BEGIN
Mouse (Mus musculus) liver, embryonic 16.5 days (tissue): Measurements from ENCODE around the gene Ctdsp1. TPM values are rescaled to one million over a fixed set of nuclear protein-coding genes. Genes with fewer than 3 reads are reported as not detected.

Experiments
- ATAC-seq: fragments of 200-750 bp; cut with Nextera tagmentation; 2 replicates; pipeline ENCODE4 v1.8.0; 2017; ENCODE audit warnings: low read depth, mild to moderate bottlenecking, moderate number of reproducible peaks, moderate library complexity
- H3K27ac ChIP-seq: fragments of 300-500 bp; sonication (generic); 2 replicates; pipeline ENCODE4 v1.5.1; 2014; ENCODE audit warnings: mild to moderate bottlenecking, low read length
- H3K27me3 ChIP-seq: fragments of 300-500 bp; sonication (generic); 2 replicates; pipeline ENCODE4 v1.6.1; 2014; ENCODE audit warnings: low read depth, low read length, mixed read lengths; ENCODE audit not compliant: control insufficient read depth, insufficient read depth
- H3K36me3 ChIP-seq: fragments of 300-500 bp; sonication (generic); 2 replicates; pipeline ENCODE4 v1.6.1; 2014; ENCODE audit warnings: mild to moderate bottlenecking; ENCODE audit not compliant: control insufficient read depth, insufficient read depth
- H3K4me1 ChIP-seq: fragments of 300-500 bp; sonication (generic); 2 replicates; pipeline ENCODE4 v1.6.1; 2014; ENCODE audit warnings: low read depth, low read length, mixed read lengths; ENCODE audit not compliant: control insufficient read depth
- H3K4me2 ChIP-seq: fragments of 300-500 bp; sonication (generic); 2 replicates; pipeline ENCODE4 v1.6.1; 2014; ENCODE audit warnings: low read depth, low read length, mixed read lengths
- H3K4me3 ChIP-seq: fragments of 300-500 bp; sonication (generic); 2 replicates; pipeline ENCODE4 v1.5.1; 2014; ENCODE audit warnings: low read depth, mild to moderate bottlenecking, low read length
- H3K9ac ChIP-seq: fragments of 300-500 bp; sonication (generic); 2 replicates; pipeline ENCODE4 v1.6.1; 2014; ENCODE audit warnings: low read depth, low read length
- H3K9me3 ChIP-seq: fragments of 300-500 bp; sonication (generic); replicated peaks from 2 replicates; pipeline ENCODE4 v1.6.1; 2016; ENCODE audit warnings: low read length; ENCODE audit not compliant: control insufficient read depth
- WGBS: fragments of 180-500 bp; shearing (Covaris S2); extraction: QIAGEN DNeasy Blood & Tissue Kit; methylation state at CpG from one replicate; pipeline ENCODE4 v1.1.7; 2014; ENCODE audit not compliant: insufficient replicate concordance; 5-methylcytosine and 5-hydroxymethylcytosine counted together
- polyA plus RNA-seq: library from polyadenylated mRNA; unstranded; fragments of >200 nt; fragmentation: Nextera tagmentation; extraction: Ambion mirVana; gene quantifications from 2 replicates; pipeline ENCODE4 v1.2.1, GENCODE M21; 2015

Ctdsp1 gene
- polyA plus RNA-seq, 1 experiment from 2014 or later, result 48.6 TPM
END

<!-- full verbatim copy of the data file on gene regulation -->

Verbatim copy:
Mouse (Mus musculus) liver, embryonic 16.5 days (tissue): Measurements from ENCODE around the gene Ctdsp1. TPM values are rescaled to one million over a fixed set of nuclear protein-coding genes. Genes with fewer than 3 reads are reported as not detected.

Experiments
- ATAC-seq: fragments of 200-750 bp; cut with Nextera tagmentation; 2 replicates; pipeline ENCODE4 v1.8.0; 2017; ENCODE audit warnings: low read depth, mild to moderate bottlenecking, moderate number of reproducible peaks, moderate library complexity
- H3K27ac ChIP-seq: fragments of 300-500 bp; sonication (generic); 2 replicates; pipeline ENCODE4 v1.5.1; 2014; ENCODE audit warnings: mild to moderate bottlenecking, low read length
- H3K27me3 ChIP-seq: fragments of 300-500 bp; sonication (generic); 2 replicates; pipeline ENCODE4 v1.6.1; 2014; ENCODE audit warnings: low read depth, low read length, mixed read lengths; ENCODE audit not compliant: control insufficient read depth, insufficient read depth
- H3K36me3 ChIP-seq: fragments of 300-500 bp; sonication (generic); 2 replicates; pipeline ENCODE4 v1.6.1; 2014; ENCODE audit warnings: mild to moderate bottlenecking; ENCODE audit not compliant: control insufficient read depth, insufficient read depth
- H3K4me1 ChIP-seq: fragments of 300-500 bp; sonication (generic); 2 replicates; pipeline ENCODE4 v1.6.1; 2014; ENCODE audit warnings: low read depth, low read length, mixed read lengths; ENCODE audit not compliant: control insufficient read depth
- H3K4me2 ChIP-seq: fragments of 300-500 bp; sonication (generic); 2 replicates; pipeline ENCODE4 v1.6.1; 2014; ENCODE audit warnings: low read depth, low read length, mixed read lengths
- H3K4me3 ChIP-seq: fragments of 300-500 bp; sonication (generic); 2 replicates; pipeline ENCODE4 v1.5.1; 2014; ENCODE audit warnings: low read depth, mild to moderate bottlenecking, low read length
- H3K9ac ChIP-seq: fragments of 300-500 bp; sonication (generic); 2 replicates; pipeline ENCODE4 v1.6.1; 2014; ENCODE audit warnings: low read depth, low read length
- H3K9me3 ChIP-seq: fragments of 300-500 bp; sonication (generic); replicated peaks from 2 replicates; pipeline ENCODE4 v1.6.1; 2016; ENCODE audit warnings: low read length; ENCODE audit not compliant: control insufficient read depth
- WGBS: fragments of 180-500 bp; shearing (Covaris S2); extraction: QIAGEN DNeasy Blood & Tissue Kit; methylation state at CpG from one replicate; pipeline ENCODE4 v1.1.7; 2014; ENCODE audit not compliant: insufficient replicate concordance; 5-methylcytosine and 5-hydroxymethylcytosine counted together
- polyA plus RNA-seq: library from polyadenylated mRNA; unstranded; fragments of >200 nt; fragmentation: Nextera tagmentation; extraction: Ambion mirVana; gene quantifications from 2 replicates; pipeline ENCODE4 v1.2.1, GENCODE M21; 2015

Ctdsp1 gene
- polyA plus RNA-seq, 1 experiment from 2014 or later, result 48.6 TPM